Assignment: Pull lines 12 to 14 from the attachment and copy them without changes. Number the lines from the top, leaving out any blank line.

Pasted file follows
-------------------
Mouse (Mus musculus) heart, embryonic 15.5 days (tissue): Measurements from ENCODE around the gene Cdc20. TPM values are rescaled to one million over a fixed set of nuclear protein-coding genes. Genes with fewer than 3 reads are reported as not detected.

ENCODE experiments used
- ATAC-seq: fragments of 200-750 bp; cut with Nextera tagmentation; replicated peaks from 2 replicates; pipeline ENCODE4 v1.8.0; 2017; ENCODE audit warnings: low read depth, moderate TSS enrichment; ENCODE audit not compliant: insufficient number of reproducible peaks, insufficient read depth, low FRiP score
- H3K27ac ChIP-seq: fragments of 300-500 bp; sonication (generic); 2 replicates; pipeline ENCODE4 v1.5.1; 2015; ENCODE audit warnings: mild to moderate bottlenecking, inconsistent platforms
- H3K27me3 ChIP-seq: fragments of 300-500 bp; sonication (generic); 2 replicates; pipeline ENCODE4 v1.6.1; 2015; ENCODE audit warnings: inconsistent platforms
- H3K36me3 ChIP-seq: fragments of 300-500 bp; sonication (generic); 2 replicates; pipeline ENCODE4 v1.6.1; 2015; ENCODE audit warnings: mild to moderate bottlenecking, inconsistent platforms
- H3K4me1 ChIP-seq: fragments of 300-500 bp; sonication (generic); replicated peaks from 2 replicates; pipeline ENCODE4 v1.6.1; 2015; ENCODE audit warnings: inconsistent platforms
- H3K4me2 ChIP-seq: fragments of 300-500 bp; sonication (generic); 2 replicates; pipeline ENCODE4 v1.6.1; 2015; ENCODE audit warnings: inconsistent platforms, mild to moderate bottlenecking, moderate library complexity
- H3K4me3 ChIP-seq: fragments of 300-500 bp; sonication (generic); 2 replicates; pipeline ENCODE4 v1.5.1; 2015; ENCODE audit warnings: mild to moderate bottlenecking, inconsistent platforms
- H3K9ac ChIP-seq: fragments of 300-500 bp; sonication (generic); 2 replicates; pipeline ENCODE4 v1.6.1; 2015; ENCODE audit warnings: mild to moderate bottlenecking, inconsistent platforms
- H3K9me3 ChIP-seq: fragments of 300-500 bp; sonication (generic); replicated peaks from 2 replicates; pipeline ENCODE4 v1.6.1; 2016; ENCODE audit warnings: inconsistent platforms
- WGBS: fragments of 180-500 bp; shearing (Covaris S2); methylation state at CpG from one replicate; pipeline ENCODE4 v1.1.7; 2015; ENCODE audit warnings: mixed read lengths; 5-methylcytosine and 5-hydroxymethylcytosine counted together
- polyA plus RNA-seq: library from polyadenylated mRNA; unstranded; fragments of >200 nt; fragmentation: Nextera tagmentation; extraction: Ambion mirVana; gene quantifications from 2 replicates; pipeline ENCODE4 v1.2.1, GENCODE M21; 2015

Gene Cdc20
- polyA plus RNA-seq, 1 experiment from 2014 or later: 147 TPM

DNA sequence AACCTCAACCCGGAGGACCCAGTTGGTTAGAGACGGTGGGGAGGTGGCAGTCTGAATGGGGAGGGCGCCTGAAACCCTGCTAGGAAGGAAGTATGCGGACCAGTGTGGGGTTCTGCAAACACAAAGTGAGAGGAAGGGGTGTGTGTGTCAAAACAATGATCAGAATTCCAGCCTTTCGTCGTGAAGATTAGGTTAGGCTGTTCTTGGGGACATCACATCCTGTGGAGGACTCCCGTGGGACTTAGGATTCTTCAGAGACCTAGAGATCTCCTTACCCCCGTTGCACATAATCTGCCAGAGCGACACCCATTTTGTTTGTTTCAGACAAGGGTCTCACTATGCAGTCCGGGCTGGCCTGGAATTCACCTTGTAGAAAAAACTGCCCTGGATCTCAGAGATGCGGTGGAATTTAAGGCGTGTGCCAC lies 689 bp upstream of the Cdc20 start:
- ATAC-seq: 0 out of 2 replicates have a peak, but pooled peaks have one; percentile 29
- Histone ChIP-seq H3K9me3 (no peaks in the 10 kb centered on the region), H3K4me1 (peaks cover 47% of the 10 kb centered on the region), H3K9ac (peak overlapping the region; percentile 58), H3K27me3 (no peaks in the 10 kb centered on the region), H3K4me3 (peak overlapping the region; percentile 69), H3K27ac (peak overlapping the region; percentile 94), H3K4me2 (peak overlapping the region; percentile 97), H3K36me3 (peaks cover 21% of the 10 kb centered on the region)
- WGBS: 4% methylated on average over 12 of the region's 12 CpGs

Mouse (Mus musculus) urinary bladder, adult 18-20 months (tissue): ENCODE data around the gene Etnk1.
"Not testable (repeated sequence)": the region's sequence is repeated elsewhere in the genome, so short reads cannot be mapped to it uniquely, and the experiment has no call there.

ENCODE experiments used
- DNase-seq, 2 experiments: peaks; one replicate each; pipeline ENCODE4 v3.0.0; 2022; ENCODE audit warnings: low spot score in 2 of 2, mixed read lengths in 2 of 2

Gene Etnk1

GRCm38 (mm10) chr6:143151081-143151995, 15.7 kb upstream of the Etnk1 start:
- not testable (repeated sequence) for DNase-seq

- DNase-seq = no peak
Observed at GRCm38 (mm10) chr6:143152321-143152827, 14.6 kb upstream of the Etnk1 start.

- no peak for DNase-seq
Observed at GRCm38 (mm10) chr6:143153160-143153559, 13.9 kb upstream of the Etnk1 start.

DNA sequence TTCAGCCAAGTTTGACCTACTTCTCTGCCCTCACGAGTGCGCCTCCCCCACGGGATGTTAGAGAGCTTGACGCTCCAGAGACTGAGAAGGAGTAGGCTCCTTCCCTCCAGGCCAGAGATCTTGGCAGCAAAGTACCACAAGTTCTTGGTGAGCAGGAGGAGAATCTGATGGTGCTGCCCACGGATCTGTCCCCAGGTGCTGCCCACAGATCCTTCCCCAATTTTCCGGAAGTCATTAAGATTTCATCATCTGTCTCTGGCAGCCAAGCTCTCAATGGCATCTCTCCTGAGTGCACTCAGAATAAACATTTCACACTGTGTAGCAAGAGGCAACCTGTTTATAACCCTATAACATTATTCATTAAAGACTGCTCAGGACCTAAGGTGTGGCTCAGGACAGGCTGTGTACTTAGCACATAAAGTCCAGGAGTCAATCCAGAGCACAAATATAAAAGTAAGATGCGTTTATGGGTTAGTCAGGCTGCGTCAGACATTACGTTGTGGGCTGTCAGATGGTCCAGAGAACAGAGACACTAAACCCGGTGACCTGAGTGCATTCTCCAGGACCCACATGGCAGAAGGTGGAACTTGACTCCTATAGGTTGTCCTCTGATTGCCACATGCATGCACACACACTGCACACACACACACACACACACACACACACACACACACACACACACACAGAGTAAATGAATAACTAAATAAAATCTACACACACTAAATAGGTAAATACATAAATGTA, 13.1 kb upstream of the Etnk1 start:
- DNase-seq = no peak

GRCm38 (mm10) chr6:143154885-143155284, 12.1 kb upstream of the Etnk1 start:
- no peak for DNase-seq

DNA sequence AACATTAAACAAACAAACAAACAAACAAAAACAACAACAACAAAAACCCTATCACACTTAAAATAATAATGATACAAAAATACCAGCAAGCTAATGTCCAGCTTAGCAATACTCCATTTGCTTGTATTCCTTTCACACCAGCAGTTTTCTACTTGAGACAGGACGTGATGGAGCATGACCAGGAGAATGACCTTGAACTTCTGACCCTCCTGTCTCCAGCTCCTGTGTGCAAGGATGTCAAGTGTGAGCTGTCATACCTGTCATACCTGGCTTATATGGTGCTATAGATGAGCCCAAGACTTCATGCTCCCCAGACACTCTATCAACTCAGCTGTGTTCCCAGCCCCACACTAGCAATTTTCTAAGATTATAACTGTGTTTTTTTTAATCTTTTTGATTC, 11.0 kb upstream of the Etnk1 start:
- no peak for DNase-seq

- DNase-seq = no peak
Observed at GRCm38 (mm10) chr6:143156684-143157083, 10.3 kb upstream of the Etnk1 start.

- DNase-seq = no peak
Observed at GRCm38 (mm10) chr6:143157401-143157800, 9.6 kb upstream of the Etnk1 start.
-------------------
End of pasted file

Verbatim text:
- WGBS: fragments of 180-500 bp; shearing (Covaris S2); methylation state at CpG from one replicate; pipeline ENCODE4 v1.1.7; 2015; ENCODE audit warnings: mixed read lengths; 5-methylcytosine and 5-hydroxymethylcytosine counted together
- polyA plus RNA-seq: library from polyadenylated mRNA; unstranded; fragments of >200 nt; fragmentation: Nextera tagmentation; extraction: Ambion mirVana; gene quantifications from 2 replicates; pipeline ENCODE4 v1.2.1, GENCODE M21; 2015

Gene Cdc20